The right to be homeless
“A homeless man who argued that begging is a form of free speech – after he was arrested for asking a policeman for a dollar in a New York suburb – has won his case” (Scotsman, 1 June).
We trust then that this magnanimous, if overdue, change of heart in capitalist legislation is not restricted to the homeless and that, as Anatole France would have pointed out, the rich also may presumably be homeless and beg in the streets for a dollar.
Socialism is — on the face of it at least — attractive to many: the apparent principles of “fairness”, or looking after everyone in the community (rather just number one) have broad appeal of course. But that is often insufficient to outweigh what many consider to be the main downsides to socialism. Prime amongst the perceived disadvantages of a socialist society is the idea that socialism is an inefficient way to produce wealth. In contrast, the market system portrays itself as a dynamic, productive and creative mechanism. By incentivising the inventors, the entrepreneurs and the risk-takers (so the fairy-tale goes) capitalism liberates human beings to work harder and smarter, producing more wealth and more choice.
The only problem with this superficially-appealing narrative is that capitalism is not in fact geared to the production of wealth per se, but rather is tailored to the production of profit, a very different thing. What is the evidence for this, and why is it an important distinction?
On 11 July the new Prime Minister Gordon Brown unveiled plans to try and encourage the house-building sector to… (wait for it)… build more houses. Now you may think that housebuilders would need little encouragement to build houses. That after all is what they do – that’s what it says on the label. But apparently not. The UK homebuilding sector is already under investigation from the Office of Fair Trading because – bafflingly – they seem unable (or unwilling) to build sufficient homes.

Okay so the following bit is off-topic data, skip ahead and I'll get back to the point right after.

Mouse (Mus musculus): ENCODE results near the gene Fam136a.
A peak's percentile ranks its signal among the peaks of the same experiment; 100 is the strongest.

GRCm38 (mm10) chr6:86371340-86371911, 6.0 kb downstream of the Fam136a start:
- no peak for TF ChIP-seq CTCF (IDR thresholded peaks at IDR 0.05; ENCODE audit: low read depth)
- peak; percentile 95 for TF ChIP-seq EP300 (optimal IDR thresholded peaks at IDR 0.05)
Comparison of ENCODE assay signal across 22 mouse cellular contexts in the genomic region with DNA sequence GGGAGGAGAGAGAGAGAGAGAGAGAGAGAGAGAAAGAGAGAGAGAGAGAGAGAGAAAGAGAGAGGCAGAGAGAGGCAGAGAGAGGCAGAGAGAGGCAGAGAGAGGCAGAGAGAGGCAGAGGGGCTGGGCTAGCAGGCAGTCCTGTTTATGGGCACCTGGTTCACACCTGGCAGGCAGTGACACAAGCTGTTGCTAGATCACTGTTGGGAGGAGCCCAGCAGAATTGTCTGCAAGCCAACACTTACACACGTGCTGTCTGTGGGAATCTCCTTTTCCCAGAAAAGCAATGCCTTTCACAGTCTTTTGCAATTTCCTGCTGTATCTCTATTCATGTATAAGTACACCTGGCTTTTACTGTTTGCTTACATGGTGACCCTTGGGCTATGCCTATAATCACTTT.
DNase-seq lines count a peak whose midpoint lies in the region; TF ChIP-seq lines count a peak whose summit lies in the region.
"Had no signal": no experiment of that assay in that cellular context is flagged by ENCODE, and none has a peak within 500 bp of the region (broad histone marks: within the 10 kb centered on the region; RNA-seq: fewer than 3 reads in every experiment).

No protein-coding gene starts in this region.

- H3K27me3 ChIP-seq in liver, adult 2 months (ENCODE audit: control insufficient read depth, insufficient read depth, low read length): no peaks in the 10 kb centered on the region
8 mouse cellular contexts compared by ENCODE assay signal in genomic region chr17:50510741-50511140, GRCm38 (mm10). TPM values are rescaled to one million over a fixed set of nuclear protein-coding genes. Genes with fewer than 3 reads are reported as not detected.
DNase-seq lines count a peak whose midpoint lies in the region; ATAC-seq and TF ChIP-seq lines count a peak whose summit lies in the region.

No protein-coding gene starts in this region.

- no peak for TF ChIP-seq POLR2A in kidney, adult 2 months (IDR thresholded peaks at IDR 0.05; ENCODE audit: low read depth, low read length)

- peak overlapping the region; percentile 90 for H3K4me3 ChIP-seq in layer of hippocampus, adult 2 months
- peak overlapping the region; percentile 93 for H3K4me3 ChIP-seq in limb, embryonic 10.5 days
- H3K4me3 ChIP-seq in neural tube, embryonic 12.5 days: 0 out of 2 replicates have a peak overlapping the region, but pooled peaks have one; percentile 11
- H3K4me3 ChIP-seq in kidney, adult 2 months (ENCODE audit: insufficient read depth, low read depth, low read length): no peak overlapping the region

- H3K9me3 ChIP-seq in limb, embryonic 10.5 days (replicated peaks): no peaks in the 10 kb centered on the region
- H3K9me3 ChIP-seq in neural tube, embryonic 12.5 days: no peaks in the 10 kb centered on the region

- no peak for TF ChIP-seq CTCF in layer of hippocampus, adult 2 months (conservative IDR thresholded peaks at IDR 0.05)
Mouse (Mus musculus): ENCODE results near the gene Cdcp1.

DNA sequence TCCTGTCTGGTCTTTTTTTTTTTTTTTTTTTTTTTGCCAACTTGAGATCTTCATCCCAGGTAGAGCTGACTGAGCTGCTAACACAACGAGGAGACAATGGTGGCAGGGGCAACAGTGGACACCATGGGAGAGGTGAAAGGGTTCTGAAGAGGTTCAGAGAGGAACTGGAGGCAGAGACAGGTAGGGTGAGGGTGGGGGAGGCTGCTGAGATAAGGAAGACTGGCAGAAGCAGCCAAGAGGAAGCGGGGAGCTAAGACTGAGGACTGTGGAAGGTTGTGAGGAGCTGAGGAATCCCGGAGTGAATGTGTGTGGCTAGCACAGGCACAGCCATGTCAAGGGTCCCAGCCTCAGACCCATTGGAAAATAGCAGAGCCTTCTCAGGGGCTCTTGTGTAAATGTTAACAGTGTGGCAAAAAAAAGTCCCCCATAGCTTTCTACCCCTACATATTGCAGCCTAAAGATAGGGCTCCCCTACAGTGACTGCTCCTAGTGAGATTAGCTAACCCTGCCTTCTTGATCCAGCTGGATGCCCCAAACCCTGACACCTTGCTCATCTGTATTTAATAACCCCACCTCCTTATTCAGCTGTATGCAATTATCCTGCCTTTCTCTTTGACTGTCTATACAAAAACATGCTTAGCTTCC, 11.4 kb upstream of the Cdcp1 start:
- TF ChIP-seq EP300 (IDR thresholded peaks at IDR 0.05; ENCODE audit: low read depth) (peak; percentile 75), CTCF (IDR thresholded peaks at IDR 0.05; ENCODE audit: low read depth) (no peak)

Perhaps there is an innocent explanation for this. Are there maybe far too many houses in the UK for the number of people? Is it the case that the population of the UK all live in comfortable, spacious, well-heated and refurbished houses? Is there no demand for new housing?
Needless to say, this is not the case. Millions of houses are sub-standard in terms of structural safety, condition, dampness, insulation ratings, degree of weather tightness (REF). Some 2,000 people sleep rough each night in the UK and in Scotland alone there are 30,000 homeless “households” with 3,000 children and pregnant mothers housed in B&B temporary accommodation. House repossessions in the UK are rocketing, currently approaching 400 per day.
So what’s happened? Why has the market failed? Why has the magical driving force of demand not triggered increased supply in this sector?
The reason is that inside a market-based system of buying and selling, wealth is not produced to meet human needs of the entire population, but instead to meet the profit expectations of the minority who monopolise ownership and control of the means of producing wealth (in this case, the housebuilding employers). For many years now it has been in their interest to keep the brake on the rate of releases of houses to the market, as this helps keep the price up: better to make 30 percent profit selling one house at ú200,000, than make 20 percent profit on two houses at ú150,000. And of course every plot of land they build on is one less house they can sell in the future, and the housebuilders don’t see the price falling in years to come.
In the ideal theoretical market – beloved of the apologists of capitalism – this shouldn’t happen. But in the real world, the housebuilders are far from being independent economic agents, and can be more co-operative than competitive. This isn’t a one-off, peculiar to the housing market. In fact there isn’t a single market that is unaffected by this phenomenon. Despite the government bluster, there is little they can do to “correct” the market.
Capitalism liberates nothing. The market system itself creates nothing beyond profit and misery, and will routinely stifle or sacrifice productivity for profitability. The ideological claims for capitalism as being an efficient system just don’t stand up to any sort of examination, with endemic inefficiency and wastage inherent. And attempts of governments to “correct” or regulate the market are usually cosmetic, partial and powerless in the face of the iron law of profitability.
To return to the item at the start of this piece, the good news is that at least it would appear that the homeless are indeed now permitted (under Human Rights legislation) to beg. However the man in question (Eric Hoffstead) didn’t have much opportunity to celebrate his legal victory – apparently he was imprisoned for a separate trespassing charge. Maybe we now need to try and make trespassing a “human right”?